Yellowstone Oil Spill
July 5, 2011 by USA Post
Yellowstone Oil Spill, Exxon Mobil Corp. by political pressures acknowledged Monday that the scope of his escape from the Yellowstone River pipelines could be extended beyond a length of 10 kilometers from the famous waterway.
As the company intensified its cleaning tens of thousands of gallons of spilled oil, Exxon Mobil Pipeline Co. President Gary Pruessing pledged to do “whatever necessary” to find and clean up the oil pipe is 12 inches broke at the bottom of the river over the weekend.
The company dismissed the earlier claims by state and federal officials that the damage caused by the spill spread over tens of kilometers. That drew sharp criticism from Montana Governor Brian Schweitzer, who is due to visit-damaged areas today.
Underscoring a growing outrage over the spill from some owners of riverside property, Pruessing faced after a news conference by a goat farmer and environmental activist said his friend got sick from oil fumes and had to be taken to the emergency room.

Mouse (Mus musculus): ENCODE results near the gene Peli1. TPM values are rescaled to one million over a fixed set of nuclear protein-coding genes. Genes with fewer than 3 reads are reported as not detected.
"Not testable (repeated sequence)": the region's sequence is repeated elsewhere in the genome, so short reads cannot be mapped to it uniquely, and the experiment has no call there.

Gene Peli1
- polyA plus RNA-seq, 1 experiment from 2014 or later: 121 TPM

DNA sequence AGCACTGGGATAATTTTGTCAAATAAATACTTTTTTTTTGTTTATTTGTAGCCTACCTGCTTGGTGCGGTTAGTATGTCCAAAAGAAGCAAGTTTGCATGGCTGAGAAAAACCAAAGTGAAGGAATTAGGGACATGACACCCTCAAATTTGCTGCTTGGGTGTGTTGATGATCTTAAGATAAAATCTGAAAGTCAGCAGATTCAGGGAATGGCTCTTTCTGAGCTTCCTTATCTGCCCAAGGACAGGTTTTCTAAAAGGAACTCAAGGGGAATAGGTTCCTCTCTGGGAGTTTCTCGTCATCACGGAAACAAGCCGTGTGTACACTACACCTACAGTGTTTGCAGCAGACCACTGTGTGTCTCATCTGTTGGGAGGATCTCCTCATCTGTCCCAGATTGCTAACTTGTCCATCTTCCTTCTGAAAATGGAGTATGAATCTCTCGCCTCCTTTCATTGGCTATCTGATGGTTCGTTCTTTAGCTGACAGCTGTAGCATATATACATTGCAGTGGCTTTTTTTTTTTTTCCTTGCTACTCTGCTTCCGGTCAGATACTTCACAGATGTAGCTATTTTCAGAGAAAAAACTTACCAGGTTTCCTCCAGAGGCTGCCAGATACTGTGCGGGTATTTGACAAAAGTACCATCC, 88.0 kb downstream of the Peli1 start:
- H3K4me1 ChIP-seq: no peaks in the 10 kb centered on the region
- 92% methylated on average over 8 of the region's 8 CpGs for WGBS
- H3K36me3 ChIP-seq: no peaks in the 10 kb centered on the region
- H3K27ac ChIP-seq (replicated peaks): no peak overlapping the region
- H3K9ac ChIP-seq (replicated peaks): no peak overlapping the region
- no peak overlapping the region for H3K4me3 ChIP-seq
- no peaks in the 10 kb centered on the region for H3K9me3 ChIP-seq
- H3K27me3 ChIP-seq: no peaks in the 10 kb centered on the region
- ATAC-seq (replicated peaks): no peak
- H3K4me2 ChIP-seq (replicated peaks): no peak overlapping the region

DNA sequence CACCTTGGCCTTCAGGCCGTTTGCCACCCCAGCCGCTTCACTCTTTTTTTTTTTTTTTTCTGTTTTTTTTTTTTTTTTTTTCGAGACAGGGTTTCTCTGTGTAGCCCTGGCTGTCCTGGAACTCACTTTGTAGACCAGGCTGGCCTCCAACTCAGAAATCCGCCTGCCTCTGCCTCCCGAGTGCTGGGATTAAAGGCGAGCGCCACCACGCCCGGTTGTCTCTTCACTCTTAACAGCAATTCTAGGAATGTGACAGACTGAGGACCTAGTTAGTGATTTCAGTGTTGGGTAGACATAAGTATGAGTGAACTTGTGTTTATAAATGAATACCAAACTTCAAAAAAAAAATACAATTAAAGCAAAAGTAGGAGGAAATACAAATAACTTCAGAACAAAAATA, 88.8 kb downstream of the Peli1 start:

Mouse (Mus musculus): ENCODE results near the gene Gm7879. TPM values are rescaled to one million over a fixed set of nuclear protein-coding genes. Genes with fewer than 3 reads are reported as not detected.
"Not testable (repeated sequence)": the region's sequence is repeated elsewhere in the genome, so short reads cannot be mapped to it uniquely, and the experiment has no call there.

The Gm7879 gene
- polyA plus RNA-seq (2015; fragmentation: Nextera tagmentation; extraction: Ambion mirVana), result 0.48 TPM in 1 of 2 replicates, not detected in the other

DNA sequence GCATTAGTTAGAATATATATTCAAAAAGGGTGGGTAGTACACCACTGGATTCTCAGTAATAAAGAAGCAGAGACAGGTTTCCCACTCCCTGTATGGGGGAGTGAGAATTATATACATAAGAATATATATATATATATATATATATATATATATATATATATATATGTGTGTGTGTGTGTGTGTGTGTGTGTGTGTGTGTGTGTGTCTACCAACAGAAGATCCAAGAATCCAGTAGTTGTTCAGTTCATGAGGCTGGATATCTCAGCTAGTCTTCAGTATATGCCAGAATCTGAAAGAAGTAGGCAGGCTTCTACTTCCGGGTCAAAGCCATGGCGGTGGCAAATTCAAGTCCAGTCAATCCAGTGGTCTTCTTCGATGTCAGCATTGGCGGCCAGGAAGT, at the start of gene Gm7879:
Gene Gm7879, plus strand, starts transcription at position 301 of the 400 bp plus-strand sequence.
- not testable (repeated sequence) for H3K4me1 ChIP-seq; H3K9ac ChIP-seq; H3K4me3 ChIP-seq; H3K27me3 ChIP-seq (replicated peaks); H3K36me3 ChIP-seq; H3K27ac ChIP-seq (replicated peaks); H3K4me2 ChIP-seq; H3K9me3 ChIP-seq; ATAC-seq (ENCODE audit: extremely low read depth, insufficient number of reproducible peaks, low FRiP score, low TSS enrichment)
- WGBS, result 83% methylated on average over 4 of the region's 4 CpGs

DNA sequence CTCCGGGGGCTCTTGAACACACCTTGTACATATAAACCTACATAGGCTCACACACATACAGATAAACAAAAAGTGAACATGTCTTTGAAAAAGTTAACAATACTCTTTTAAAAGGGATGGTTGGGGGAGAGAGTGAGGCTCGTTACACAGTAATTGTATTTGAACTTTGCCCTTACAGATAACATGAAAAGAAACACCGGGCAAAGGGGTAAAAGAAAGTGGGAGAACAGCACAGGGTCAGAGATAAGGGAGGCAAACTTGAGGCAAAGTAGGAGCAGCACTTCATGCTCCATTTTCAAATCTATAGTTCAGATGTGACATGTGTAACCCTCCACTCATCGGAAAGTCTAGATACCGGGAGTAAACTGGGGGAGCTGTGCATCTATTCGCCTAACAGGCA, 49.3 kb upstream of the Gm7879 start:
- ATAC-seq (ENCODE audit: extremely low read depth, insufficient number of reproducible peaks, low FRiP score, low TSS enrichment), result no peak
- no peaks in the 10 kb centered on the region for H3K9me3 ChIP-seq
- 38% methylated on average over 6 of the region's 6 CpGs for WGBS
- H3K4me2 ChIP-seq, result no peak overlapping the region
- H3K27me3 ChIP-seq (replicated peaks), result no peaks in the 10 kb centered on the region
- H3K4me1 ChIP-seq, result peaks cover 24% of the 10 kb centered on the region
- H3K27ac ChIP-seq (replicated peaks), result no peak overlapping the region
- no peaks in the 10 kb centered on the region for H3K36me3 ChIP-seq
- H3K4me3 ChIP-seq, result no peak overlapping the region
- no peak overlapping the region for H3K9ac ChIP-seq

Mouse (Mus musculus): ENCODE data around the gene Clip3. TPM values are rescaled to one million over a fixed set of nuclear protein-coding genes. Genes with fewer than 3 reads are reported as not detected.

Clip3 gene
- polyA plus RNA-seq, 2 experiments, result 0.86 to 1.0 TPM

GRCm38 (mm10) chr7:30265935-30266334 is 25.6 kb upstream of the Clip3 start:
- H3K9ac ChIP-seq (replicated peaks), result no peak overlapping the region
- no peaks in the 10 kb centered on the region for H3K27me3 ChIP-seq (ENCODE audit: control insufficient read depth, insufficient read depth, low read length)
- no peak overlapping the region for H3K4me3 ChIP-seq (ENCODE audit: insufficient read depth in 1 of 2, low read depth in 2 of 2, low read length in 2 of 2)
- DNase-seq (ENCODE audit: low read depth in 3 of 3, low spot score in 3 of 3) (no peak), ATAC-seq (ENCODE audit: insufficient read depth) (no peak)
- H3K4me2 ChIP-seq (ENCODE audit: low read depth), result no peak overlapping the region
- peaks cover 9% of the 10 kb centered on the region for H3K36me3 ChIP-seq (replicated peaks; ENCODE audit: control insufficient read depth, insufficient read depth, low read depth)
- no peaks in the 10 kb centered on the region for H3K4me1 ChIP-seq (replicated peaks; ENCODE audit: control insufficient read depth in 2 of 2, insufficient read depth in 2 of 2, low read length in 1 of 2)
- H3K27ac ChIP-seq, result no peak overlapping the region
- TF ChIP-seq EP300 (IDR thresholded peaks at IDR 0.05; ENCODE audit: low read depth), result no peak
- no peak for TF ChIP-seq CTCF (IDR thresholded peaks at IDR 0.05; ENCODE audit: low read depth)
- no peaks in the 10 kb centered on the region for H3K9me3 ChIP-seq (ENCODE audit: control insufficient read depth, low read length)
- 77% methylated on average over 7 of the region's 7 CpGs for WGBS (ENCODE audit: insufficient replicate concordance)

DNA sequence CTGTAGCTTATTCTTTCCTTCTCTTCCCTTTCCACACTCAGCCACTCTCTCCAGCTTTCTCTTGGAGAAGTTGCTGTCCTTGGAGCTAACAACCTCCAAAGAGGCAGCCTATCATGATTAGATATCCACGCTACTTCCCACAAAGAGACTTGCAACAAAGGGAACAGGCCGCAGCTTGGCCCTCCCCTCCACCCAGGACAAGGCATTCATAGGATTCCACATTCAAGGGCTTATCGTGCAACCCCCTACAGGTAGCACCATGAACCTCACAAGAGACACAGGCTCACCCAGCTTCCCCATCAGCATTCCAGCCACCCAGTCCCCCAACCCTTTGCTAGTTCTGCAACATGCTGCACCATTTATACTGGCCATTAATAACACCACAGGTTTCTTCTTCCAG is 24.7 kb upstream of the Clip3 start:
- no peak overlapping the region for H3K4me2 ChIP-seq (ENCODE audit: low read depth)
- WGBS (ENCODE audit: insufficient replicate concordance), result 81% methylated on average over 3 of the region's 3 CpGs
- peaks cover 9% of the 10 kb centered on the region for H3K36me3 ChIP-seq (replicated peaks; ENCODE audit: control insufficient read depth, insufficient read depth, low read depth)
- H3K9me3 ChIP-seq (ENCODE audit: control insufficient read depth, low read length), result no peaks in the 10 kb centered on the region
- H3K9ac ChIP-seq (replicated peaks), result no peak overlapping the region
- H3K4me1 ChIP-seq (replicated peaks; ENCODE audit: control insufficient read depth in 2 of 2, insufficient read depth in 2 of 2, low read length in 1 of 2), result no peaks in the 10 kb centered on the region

“I need to know what we have been exposed to,” said Mike Scott, whose partner Bonogofsky Alexis, was diagnosed Monday with acute exposure to oil after experiencing breathing dizziness, nausea and problems.
Pruessing said the air monitoring and water had not revealed any risk to health. However, Scott said the company offers the public more information.
Exxon Mobil has estimated that up to 42,000 gallons of crude oil spilled Friday night before the damaged pipeline flow stopped. The break near Laurel has fouled miles of shoreline.
The spill has expanded the calls from some safety advocates and environmentalists who want the government to impose stricter regulations in the industry.
Anthony Swift, a policyanlyst with the Natural Resources Defense Council, said that Exxon Mobil line Silvertip was apparently in compliance with federal standards emphasize that the rules have to be strengthened.
“This is the type of waste that should not be tolerated,” said Swift. “We need to incorporate more stringent security standards.”
The cause of the spill Montana has not yet been determined. Company officials and the government have speculated that the high waters in recent weeks may have traced the river bottom and exposed to the waste pipe that could have damaged the pipe.
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